Endocrine Abstracts (2019) 65 P318 | DOI: 10.1530/endoabs.65.P318

Giant functional gonadotroph adenoma - case report

Annalisa Montebello & Mark Gruppetta


Mater Dei Hospital, Msida, Malta


A 49 year old male, known to suffer from hypertension, was bein investigated for recurrent occipital headaches. An MR Brain showed a 2.4 cm×2.8 cm×4.2 cm sellar mass with suprasellar extension, optic chiasm compression, infrasellar extension with erosion into the sphenoidal sinus, lateral extension into the left sided cavernous sinus and further extension through the cavernous sinus into the parietal lobe. The tumour contained some cystic areas and moderately enhanced with contrast. Pituitary function tests results showed: FSH 17.3 U/l (0.1–11), LH: 15.1 U/l (0.8–7.6), Testosterone 7 nmol/l (4.4–26.5) whilst thyroid function tests, cortisol, GH, IGF1 and prolactin were normal. The patient complained of bilateral gynaecomastia, testicular swelling and tenderness, mild lethargy and occasional nausea in the mornings. He denied visual disturbances. An ultrasound testes confirmed testicular enlargement with a right testicular volume of 21 ml and left testicular volume of 29 ml. He underwent transsphenoidal surgery for removal of the giant macroadenoma in September 2018. Histology showed a pituitary adenoma with strong diffuse LH and patchy FSH expression. Ki67 proliferative index was low (less than 3%). Post operatively FSH was 8 U/l, LH 4.7 U/l, Testosterone 4.4 nmol/l. The rest of his pituitary function tests were normal. Gynaecomastia and testicular symptoms significantly improved post operatively. His post-operative MR scan showed a small residual tumour mainly in the left cavernous sinus.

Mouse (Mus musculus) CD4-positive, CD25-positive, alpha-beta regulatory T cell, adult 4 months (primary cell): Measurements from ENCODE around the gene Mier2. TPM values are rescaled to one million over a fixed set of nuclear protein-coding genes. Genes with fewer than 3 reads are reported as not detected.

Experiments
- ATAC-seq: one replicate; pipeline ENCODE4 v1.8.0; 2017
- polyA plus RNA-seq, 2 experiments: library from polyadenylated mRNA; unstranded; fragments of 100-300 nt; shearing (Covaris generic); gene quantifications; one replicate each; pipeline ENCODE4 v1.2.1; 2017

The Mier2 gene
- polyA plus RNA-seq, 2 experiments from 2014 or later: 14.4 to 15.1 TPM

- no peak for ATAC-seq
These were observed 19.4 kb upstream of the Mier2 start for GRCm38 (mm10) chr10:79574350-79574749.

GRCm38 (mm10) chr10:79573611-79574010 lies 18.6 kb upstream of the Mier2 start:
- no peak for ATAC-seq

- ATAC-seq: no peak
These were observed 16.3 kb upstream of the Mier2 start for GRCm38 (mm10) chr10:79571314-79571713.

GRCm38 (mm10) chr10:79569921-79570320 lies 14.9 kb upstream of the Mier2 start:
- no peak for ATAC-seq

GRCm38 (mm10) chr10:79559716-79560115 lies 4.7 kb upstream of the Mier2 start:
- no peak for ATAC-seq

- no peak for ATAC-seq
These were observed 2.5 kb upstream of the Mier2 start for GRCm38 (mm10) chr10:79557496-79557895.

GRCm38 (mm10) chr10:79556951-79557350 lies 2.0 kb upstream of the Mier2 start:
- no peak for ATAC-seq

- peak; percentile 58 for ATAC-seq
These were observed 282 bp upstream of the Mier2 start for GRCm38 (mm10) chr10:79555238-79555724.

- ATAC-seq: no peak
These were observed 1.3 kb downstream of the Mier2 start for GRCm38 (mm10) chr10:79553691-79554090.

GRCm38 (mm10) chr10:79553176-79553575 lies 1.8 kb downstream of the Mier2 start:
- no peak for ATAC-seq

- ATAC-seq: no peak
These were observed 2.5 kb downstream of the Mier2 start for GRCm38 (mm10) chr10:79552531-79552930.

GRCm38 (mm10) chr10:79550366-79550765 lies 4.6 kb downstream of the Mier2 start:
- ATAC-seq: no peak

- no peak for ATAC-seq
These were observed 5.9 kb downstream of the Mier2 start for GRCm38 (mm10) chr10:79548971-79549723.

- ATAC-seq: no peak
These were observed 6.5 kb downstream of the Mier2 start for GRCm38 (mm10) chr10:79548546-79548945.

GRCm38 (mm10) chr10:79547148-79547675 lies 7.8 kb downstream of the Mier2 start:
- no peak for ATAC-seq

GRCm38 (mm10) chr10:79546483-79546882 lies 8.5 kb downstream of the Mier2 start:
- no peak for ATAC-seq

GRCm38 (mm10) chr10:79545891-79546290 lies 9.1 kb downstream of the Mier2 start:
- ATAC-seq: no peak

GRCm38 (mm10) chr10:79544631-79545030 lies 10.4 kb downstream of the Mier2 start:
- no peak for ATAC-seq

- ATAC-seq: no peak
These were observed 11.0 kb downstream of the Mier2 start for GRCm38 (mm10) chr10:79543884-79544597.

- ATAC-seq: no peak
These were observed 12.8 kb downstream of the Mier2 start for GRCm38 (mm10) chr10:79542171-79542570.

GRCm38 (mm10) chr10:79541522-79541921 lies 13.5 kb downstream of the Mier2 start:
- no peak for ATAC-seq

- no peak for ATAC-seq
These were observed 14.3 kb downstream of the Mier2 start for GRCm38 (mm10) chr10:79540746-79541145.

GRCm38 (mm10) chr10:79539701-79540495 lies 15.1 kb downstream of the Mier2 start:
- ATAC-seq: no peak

Discussion: Functional gonadotropin secreting adenomas are a rare entity with only few published cases in middle aged males. They are difficult to diagnose as hormonal secretion is erratic. They rarely cause a clinical syndrome. Excess FSH secretion results in testicular enlargement due to the increase in length of the seminiferous tubules. LH and testosterone levels can be low, normal or high. First line treatment is surgical resection of the adenoma. Regular clinical, biochemical and radiological follow up must be ensured.

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